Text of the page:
And another guest post by a course participant. Jemilah Aliyu Ibrahim is a Senior Research Fellow at the National Institute for Pharmaceutical Research and Development in Abuja, Nigeria. Her area of interest are the complexities of the family Loranthaceae (mistletoes) in Nigeria. She leads the Institute's herbarium where she carries out and supervises identification of plant specimens for researchers, students and agencies. In addition she also documents indigenous knowledge on the use of plants for treatment of diseases and aims to verify such claims with appropriate laboratory studies.
In Nigeria, Loranthaceae poses serious challenges because the names available for most of the plants go only down to genus level. Characters for delineation and delimitation are overlapping either between the genera or within species. Observations made of specimens in the field and in herbaria also revealed very conspicuous similarities in the floral or vegetative features of some of these species which have made identification difficult. This has led to a high rate of wrong specific names being applied in many publications in Nigeria. The majority of herbal medicine producers labels their mistletoe remedies as just ‘mistletoes’ without referring to the specific name due to inadequate knowledge of the identity of the parasite used in the preparation.
The above issues necessitated a revision of the family in Nigeria. Issues identified in the study are as follows:
1. Fifteen mistletoe species occur in Nigeria. Out of the 15 species, 7 could only be traced back to herbarium specimens. Some species found in the literature were neither found in the field nor traced to any herbarium specimen thereby raising serious issues about the conservation status of the species.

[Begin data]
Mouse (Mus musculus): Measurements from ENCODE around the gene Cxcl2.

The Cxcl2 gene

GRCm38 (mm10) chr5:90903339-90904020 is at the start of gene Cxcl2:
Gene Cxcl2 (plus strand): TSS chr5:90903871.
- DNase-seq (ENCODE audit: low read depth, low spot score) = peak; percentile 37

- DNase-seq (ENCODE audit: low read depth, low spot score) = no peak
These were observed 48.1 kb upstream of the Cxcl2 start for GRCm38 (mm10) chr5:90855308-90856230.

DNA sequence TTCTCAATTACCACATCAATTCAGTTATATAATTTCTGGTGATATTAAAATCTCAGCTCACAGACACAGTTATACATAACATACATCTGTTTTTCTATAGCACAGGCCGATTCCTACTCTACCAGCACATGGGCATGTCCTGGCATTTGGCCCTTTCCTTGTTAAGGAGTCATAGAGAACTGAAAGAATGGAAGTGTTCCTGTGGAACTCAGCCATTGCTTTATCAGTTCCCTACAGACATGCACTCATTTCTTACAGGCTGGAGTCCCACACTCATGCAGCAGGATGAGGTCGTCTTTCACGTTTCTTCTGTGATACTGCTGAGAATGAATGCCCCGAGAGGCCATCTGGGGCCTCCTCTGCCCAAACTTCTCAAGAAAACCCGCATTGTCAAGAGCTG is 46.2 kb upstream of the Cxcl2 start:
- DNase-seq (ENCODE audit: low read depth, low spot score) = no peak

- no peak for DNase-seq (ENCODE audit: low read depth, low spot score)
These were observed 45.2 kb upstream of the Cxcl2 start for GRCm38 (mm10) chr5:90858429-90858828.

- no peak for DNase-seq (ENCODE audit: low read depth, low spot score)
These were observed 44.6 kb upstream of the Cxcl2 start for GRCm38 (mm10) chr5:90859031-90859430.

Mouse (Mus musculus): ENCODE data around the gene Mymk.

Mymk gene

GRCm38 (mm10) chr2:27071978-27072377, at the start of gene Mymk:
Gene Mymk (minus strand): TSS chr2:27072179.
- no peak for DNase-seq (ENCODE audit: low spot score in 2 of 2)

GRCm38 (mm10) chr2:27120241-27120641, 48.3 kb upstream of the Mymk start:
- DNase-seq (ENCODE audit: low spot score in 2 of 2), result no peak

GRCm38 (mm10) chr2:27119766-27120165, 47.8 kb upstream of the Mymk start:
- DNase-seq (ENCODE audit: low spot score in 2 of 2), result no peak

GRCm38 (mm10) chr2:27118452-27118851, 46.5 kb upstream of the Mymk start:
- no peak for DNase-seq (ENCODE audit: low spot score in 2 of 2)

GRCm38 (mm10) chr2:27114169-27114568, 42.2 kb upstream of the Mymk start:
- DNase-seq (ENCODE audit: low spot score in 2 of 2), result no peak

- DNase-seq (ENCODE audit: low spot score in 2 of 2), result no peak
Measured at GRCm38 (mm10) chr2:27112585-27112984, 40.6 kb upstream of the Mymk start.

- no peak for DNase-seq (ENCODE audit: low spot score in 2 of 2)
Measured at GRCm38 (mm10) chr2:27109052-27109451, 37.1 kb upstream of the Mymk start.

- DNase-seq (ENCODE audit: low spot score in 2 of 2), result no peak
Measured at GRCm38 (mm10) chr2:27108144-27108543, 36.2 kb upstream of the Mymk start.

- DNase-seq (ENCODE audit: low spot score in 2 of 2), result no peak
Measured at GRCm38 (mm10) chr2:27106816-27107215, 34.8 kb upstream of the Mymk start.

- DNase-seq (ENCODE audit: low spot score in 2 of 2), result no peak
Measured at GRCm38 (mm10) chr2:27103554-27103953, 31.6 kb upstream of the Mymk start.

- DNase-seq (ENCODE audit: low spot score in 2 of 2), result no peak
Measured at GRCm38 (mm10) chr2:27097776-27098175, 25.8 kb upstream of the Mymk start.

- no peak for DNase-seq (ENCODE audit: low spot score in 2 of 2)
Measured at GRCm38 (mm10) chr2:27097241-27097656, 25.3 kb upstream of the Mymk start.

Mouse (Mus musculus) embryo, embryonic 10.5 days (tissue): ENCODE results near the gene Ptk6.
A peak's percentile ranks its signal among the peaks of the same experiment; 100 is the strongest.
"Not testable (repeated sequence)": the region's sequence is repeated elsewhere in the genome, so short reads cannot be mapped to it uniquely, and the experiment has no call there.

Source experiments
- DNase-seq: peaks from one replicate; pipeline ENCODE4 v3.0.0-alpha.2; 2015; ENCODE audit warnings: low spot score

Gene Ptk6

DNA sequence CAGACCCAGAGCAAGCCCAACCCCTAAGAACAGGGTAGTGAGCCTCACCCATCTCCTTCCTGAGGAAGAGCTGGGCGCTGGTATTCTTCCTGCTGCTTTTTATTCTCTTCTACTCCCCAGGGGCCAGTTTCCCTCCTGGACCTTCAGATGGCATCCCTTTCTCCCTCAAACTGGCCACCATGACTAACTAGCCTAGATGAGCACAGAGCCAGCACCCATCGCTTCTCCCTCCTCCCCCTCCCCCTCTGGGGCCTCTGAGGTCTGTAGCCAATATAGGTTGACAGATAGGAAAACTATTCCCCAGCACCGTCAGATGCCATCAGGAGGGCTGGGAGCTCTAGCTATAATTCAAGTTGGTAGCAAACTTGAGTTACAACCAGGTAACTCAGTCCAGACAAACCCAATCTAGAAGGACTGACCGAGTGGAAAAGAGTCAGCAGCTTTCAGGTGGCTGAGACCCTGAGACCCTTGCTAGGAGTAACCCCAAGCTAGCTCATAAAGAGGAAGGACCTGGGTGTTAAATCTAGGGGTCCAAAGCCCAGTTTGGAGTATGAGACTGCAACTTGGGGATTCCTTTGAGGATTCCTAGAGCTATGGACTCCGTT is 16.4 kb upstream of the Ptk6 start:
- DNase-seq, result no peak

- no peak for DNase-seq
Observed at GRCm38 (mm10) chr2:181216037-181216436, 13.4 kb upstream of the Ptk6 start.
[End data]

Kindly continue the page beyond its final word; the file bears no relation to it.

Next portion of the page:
2. There are wide phenotypic variations among individuals of the same species collected from different hosts in the same locality or different localities.
3. The specimens of Tapinanthus globiferus from north-central, north-east to north-west zones might likely be harboring cryptic lineages evidenced from some clear morphological features.
4. Most research works published on the plants in peer reviewed journals is likely based on wrong identifications.
All the issues mentioned above could be addressed by using DNA barcoding. The occurrence of the 15 recorded species needs to be confirmed and they require further documentation (at least one of these species is endemic to Nigeria). Secondly, DNA barcoding can be employed for routine identification because morphological characters are confusing and misleading. This will reduce the high rate of mis-identification observed and cases of adulteration of herbal remedies can be avoided or reduced. Regulatory agencies can also use DNA barcoding to monitor genuineness of such herbal products. Finally, DNA barcoding can be employed to determine if cryptic species occur in the Tapinanthus globiferus complex.
Difficulties that might impede the use of this technique is the high cost of field surveys to collect representative specimens and this cannot be carried out by an independent researcher who does not have any sufficient funds, unless DNA can be extracted from herbarium specimens. Facilities for such studies are scarce and when available, it is too expensive and the technical Know-how is also lacking.
Finally, when the above predicaments can be overcome, which I know it will be soon, then DNA barcoding will be a tool to watch out for in solving the taxonomic problems of this very important and highly medicinal family of Loranthaceae in Nigeria.